European Union leaders gather for 'moment of truth' Brexit summit

Saul Bowman
October 18, 2018

But that idea has been shot down by Europe's chief negotiator, Ireland's prime minister and members of her own party, who want the ability to do trade deals with the rest of the world.

The country's deputy prime minister Simon Coveney reacted positively to reports that European Union chief negotiator Michel Barnier was open to pushing the implementation period back a year to end in December 2021. "No one wants these negotiations to fail, neither the European Union nor Theresa May want a hard Brexit", Mr Kurz said. That doesn't mean they will fail.

Business Insider reported last week that Leadsom, Mordaunt and Work and Pensions Secretary Esther McVey were all prepared to quit Cabinet if the prime minister did not change her plans for the Brexit backstop.

The meeting is the occasion when the leaders of the remaining 27 member states were supposed to give the green light for a special summit in November to finalise the terms of Britain's withdrawal.

"The problem with May is that she can not guarantee us a "result", the diplomat added, referring to the vote in the United Kingdom parliament on any Brexit deal.

Earlier, German Chancellor Angela Merkel echoed the tougher tone coming from the 27 other governments, whose leaders will gather over dinner after a presentation by May.

She also emphasised that once out of the EU, Britain could not expect to have the same rights as EU members.

But leaders were openly saying that there would be "no breakthrough" at the summit, which was long billed as the "moment of truth" when a deal must be done to give time for ratification by the date of Brexit on March 29 2019.

Britain says it has not asked for an extension, but May has not yet come up with proposals for unblocking the border logjam.

Michel Barnier briefed the leaders of other European Union member states ahead of a summit on Wednesday and told them he would be willing to grant Theresa May a one-year extension in return for her agreement to the option of a "two-tier" backstop in Northern Ireland.

Last December, Theresa May said Britain would create arrangements for keeping the border open in the absence of a trade deal after the Brexit transition.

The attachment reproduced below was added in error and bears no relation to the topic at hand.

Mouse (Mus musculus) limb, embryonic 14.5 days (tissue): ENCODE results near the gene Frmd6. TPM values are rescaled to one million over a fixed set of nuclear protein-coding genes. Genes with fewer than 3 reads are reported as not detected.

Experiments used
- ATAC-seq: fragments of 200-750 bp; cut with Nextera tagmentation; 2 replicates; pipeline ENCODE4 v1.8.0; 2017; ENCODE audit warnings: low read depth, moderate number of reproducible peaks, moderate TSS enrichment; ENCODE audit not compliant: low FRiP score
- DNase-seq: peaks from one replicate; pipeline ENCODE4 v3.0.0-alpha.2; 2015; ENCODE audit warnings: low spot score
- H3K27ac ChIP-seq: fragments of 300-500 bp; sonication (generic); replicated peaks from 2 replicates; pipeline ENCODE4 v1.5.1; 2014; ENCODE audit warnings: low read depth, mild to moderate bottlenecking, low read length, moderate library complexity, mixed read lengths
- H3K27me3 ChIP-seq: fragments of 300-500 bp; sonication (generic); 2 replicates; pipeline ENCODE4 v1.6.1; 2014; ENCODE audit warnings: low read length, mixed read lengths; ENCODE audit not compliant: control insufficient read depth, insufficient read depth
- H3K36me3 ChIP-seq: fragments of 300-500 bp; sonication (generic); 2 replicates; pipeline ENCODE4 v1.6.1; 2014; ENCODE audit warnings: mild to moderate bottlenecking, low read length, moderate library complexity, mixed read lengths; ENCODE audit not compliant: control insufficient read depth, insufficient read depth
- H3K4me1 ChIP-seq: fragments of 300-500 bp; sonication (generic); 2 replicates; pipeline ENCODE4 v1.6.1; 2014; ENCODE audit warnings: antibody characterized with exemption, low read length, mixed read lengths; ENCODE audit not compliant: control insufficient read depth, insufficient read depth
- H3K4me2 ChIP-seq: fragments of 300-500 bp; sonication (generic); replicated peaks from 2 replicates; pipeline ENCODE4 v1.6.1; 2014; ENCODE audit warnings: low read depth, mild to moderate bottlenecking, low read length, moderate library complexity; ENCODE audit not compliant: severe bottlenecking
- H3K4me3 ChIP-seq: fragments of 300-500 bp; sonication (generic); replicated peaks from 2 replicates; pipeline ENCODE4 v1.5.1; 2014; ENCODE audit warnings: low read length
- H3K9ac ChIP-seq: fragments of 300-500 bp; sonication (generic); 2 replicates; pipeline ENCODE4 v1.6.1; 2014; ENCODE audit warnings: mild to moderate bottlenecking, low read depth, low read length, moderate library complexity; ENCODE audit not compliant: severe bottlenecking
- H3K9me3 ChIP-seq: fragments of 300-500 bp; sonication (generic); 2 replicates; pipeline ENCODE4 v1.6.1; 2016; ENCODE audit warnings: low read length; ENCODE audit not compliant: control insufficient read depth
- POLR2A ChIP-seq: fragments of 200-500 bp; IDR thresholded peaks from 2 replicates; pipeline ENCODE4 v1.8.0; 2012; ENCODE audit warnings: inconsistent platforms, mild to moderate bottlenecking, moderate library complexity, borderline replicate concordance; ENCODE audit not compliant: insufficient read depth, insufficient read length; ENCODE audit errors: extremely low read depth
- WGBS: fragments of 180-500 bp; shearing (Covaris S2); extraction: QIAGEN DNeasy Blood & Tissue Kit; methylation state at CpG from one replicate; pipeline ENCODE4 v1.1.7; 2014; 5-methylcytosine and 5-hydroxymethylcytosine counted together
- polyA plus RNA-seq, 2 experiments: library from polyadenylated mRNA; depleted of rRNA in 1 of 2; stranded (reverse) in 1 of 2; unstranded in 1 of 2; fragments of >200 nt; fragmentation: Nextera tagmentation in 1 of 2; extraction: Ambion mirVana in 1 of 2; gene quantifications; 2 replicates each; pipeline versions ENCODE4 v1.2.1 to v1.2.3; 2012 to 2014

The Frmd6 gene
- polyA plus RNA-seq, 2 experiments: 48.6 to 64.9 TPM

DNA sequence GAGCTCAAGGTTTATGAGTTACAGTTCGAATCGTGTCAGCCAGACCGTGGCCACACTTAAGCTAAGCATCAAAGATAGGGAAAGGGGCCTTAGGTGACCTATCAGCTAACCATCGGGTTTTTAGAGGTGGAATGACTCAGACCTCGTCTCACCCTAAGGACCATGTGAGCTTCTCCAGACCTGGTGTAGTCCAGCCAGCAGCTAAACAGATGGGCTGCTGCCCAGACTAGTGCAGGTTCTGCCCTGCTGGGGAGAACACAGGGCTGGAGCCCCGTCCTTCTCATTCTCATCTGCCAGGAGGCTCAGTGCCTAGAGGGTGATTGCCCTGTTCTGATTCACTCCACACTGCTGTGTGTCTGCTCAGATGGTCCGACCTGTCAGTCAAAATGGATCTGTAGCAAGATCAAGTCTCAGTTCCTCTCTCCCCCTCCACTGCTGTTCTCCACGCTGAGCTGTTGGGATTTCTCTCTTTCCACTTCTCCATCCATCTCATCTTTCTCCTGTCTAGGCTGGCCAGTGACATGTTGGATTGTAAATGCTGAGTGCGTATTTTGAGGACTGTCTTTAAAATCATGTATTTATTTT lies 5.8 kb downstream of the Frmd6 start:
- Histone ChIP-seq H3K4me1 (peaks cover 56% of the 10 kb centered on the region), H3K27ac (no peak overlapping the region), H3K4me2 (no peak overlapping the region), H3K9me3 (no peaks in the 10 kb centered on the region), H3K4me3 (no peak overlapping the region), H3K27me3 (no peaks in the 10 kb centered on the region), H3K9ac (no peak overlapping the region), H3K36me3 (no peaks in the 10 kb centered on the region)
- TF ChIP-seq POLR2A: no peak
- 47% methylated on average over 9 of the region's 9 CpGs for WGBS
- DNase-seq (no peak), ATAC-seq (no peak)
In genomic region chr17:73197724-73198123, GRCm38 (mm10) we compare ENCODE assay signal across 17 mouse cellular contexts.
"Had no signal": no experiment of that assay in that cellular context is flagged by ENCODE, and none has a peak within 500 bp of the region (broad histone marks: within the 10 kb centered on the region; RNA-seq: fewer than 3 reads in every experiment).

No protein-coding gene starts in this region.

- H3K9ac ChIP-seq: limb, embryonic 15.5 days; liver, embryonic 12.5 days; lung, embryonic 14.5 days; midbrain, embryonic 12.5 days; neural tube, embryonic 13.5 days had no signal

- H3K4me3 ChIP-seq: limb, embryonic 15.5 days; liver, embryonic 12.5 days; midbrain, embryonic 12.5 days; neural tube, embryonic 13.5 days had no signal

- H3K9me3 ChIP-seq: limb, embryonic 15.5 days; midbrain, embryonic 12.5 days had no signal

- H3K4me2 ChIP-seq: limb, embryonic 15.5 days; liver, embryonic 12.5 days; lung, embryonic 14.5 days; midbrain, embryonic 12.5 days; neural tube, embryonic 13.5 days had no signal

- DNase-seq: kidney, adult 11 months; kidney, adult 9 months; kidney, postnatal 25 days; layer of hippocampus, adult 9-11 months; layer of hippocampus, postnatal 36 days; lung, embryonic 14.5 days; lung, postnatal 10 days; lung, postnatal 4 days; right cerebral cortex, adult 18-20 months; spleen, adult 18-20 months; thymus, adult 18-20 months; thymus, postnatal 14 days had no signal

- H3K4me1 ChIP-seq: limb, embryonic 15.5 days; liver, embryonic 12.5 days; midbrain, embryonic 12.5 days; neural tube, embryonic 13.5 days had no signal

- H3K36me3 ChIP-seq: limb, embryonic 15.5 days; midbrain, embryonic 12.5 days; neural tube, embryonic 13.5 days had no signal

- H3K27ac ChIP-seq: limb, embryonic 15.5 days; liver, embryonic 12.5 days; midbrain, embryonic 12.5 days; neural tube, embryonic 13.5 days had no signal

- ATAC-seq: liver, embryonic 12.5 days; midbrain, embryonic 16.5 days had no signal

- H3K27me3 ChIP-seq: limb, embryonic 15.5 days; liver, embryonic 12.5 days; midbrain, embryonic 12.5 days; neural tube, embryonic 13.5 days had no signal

According to Downing Street, Mrs May told the session that progress was being made in talks and she could get an outcome that honoured the referendum result and did not risk splitting the UK. However, May is also under pressure from Brexit supporters to cut ties to the bloc as soon as possible.

And he asked the PM to confirm Treasury legal advice to Cabinet that the Government would have to pay the European Union a "divorce bill" of £30 billion even if no Brexit deal was secured.

The prime minister's high-stakes diplomatic mission started with a handshake and a kiss on the cheek from the president of the EU's executive branch, Jean-Claude Juncker. He will brief them on how the European Union executive is stepping up planning and guidance for governments on what must be done to cope with Britain leaving on March 29 with no treaty in place.

"Both sides want to get a deal done here, and I think we allow the negotiating teams to set the pace with a view to making recommendations, hopefully by mid-November, that a new summit is necessary to sign off on a final deal".

A joint pre-summit plea from the European auto and vehicle parts sector warned disruption to cross-Channel supply chains would be "catastrophic" and wipe out much of a quarter-century of recovery in England's vehicle industry.

In an interview with hosts Piers Morgan and Susanna Reid, he said that former Prime Minister Margaret Thatcher would have found the focus on the Irish border in the Brexit negotiations to be unacceptable.

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